Views: 832
 

 90% confidence interval for R_dnm

Dear Detlew and all,

Happy New Year!

» :cool: Late but hopefully not too late insight. As I sometimes stated: All answers (of asked or not asked questions) are here. You only have to dig out what you are interested in.

Reproduce Smith's results in SAS is easy enough (except the 90% CI of Rdnm, which is not realy need for judging dose proportionality), but I struggled for a loooooong loooooooooong time with R as I was playing lm and glm and to make it worse, random effect was coded wrong.... Obviously, my R skill needs to be improved much more :crying:
Anyway, not too late for me. I'll check the R code mentioned by Zizou and Helmut et al later.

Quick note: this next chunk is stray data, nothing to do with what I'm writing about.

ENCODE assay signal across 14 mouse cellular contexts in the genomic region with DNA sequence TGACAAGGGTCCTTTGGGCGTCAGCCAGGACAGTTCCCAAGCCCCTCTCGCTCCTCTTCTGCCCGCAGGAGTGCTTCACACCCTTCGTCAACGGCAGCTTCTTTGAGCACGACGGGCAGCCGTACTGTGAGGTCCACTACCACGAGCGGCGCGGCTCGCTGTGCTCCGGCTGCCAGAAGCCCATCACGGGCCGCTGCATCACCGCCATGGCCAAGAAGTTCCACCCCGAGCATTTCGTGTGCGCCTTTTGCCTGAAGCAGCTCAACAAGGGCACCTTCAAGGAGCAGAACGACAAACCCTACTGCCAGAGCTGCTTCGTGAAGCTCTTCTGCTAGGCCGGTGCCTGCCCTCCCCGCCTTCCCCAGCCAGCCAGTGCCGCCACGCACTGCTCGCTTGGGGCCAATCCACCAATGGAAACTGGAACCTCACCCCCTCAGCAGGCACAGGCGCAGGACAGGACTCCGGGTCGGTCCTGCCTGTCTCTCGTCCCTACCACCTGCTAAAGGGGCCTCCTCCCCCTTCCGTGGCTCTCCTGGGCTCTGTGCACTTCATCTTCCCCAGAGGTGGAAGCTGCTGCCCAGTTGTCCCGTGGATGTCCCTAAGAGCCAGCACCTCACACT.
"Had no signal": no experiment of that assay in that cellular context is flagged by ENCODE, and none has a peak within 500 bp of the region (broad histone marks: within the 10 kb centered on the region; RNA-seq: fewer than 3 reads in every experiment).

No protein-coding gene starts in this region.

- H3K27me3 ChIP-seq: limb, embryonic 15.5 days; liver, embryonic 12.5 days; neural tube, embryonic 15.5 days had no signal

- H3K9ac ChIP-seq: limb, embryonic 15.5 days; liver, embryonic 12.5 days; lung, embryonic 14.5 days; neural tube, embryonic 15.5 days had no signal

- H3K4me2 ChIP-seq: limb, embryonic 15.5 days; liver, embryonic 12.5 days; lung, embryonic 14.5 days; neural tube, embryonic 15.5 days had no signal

» Can you please elaborate where your difficulties arose? Able to obtain a point estimate of Rdnm but no 90% CI thereof?

yes.

» I would go with the formula of Rdnm
»

R_dnm = r^(beta1 - 1)
» with r= ratio of highest to lowest dose and beta1=slope


» Use this with the point estimate of beta1 from your model and its 90% CI limits and you obtain the 90% CI of Rdnm if I'm correct.
» R console:
» c(10^(0.7615-1), 10^(0.679-1), 10^(0.844-1))
» [1] 0.5774309 0.4775293 0.6982324
» Smith reported in Table 2:
»     0.577    (0.477,    0.698)
» Good enough?

This must be it!
According to his article, Smith use the formula EXP(beta0 + beta1*ln(dose)) to calculate each mean to get ratio Rdnm. so the value is Rdnm = 0.577402 (red digit from my sas). But this is equivalent to what you wrote so if you use the full precision figure we would have obtained the same values (90% CI of (0.477381, 0.698378)). I checked with the AUC data as well, they matches what's reported in table 2.


» Hope this helps.
Definitely helps! Thanks.

All the best,
Shuanghe
d_labes
Hero

Berlin, Germany,
2019-01-07 15:17

@ Shuanghe
Posting: # 19746
Views: 807
 

 90% confidence interval for R_dnm

Dear Shuanghe,